WESTERN Australian College of Agriculture, Cunderdin's (WACOA) open day earlier this month was an opportunity for the college to put its student's achievements on display - not only for prospective students and parents, but also for prospective employers.
At the open day visitors and students at the college were given the opportunity to meet with representatives from Muresk Institute, Careers in Grain, Directions Workforce Solutions, AFGRI Equipment and Boekeman Machinery.
Principal Matt Dowell said the open day was well supported, with both country and city guests making the trip to Cunderdin to check out the school's facilities and enquire about their farm courses and trade certificates, which have proven very popular.
The college held its annual Poll Dorset Triple C ram sale in its old shearing shed and visitors were treated to sausage making demonstrations, beef jerky and cheese sausage samples at the butcher shop for a gold coin donation, as well as a Father's Day raffle and sausage sizzle.
A 'Guess the weight of the porker' competition was held at the college's piggery, which was recently replaced, and industry representatives displayed opportunities for future employment in the college's farm workshop area.
WACOA Cunderdin's 2022 student council members were announced and shearing and trades awards handed out to students, whose work was proudly displayed in the college's trades area.
Mr Dowell said the college had a "mixed bag" of students, which included those from the city or small towns who were interested in a trades pathway.
"The open day was a great opportunity for prospective students and their parents to come and have a look at our facilities and program offerings and talk about them possibly enrolling here in the future," Mr Dowell said.
"We also wanted to show visitors how we are developing the future workforce of our agricultural and trade industries."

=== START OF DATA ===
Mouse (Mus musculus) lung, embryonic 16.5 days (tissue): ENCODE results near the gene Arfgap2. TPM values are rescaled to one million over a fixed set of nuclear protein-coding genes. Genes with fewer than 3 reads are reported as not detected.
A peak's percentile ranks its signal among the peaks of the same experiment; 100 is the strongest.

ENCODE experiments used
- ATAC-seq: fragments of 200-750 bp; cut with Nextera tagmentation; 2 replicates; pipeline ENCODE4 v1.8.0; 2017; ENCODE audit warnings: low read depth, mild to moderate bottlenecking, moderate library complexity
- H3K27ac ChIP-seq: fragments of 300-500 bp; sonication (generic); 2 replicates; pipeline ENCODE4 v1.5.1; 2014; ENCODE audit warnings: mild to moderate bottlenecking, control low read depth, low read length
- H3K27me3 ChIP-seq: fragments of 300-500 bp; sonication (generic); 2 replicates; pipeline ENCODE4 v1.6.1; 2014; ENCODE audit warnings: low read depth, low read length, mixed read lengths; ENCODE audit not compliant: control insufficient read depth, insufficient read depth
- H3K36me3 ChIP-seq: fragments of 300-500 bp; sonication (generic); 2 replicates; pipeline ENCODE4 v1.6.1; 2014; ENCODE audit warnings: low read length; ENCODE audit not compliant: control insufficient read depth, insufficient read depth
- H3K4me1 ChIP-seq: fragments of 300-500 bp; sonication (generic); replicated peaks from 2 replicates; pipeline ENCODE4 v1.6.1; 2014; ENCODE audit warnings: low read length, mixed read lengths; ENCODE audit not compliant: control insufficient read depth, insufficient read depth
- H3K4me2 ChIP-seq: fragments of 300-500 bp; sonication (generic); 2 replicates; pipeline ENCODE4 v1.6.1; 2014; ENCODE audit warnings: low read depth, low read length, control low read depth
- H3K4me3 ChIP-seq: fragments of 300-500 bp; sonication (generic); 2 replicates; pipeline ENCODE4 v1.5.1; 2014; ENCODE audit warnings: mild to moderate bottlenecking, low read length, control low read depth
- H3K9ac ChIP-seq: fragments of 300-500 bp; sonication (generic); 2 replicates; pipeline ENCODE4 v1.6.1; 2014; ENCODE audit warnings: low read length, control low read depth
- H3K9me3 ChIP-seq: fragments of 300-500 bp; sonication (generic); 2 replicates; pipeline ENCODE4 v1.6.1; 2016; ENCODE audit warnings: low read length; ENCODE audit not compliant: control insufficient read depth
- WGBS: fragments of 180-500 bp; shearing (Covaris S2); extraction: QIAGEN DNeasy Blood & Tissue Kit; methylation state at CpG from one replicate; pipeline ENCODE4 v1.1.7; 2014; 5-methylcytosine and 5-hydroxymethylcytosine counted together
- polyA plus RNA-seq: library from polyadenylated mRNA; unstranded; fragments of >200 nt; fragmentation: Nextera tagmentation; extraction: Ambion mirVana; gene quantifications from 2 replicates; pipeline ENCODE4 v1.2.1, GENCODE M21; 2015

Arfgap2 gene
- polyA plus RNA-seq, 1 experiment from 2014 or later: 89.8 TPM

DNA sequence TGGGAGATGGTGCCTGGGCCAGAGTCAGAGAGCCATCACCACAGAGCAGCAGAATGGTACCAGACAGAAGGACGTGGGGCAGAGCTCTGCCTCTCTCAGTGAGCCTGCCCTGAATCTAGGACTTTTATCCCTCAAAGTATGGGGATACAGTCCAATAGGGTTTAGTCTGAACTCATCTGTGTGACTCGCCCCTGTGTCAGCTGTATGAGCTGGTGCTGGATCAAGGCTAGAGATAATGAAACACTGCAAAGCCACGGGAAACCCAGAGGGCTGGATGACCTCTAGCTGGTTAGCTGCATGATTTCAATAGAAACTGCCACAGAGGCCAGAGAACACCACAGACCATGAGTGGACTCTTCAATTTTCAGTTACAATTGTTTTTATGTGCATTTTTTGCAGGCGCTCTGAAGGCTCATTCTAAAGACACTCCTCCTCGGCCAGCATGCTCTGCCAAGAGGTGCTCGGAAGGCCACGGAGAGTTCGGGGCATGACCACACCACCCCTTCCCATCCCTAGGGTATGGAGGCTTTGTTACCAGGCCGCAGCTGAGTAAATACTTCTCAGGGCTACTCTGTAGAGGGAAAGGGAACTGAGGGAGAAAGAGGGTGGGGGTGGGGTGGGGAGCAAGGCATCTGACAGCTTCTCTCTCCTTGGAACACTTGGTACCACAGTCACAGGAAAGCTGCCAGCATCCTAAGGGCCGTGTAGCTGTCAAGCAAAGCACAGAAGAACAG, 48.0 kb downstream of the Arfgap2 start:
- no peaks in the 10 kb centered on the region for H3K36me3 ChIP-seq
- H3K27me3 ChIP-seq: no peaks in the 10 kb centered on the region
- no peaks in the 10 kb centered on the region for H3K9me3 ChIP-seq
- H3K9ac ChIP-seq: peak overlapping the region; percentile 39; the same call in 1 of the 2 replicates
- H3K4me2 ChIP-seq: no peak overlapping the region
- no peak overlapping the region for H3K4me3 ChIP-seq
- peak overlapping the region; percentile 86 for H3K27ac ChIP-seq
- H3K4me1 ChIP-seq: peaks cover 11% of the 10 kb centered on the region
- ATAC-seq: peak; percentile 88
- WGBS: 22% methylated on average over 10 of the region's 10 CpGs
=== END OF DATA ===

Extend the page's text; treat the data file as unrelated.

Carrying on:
Mr Dowell, who started his role as principal at the college in term four last year, said he felt he had come full circle, as he had completed an agricultural teaching degree in New South Wales when he first started out in the education sector.
"I hadn't worked at an agricultural college before here, but I've thoroughly enjoyed my first year as principal - it's a great region to live and we have great students," Mr Dowell said.
Looking forward, he said WACOA Cunderdin would "continue chipping away" at improving its student's learning environment and he was confident the college would be able to limit any future impacts of COVID-19 on its students.
"Since it all hit in March last year, there has been some good collaboration in the education sector and we obviously have our COVID response plans in place depending on what may or may not occur," Mr Dowell said.
"The pandemic has definitely had a real effect across all students, particularly when they're missing out on events like Country Week.
"When they don't have them it's a bit of a knock, so it's taken its toll, but they've been very resilient and we've been pretty lucky of late.
"I'm glad that the year 12s are nearly ready to wind up and that COVID hasn't impacted them too much this year in particular."
Currently 99 per cent of Cunderdin's 135 students board and spots at the college remain in high demand, with enrolments oversubscribed for next year.
Interviews for tear 11 students for 2023 are due to commence in term four.